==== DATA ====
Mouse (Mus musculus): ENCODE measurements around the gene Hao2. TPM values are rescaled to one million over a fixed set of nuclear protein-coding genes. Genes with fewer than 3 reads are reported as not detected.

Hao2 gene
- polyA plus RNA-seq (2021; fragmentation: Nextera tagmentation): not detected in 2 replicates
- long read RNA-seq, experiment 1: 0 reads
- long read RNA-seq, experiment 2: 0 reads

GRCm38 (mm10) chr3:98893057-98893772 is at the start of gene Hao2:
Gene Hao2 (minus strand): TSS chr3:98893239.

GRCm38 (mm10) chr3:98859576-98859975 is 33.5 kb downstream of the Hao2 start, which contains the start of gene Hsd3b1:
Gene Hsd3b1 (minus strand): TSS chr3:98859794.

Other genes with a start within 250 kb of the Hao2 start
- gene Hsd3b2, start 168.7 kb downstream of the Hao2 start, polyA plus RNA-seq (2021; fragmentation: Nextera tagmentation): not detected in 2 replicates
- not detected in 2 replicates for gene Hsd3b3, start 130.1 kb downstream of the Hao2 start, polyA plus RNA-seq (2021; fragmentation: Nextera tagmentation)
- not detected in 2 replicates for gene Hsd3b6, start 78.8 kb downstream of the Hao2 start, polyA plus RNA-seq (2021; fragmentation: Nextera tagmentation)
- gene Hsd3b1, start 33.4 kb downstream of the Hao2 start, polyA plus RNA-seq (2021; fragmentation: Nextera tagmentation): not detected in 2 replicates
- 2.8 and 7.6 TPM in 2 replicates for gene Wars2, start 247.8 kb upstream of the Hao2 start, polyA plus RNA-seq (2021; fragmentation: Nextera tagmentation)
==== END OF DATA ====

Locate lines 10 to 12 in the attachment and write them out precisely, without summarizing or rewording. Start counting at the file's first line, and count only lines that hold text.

Other genes with a start within 250 kb of the Hao2 start
- gene Hsd3b2, start 168.7 kb downstream of the Hao2 start, polyA plus RNA-seq (2021; fragmentation: Nextera tagmentation): not detected in 2 replicates
- not detected in 2 replicates for gene Hsd3b3, start 130.1 kb downstream of the Hao2 start, polyA plus RNA-seq (2021; fragmentation: Nextera tagmentation)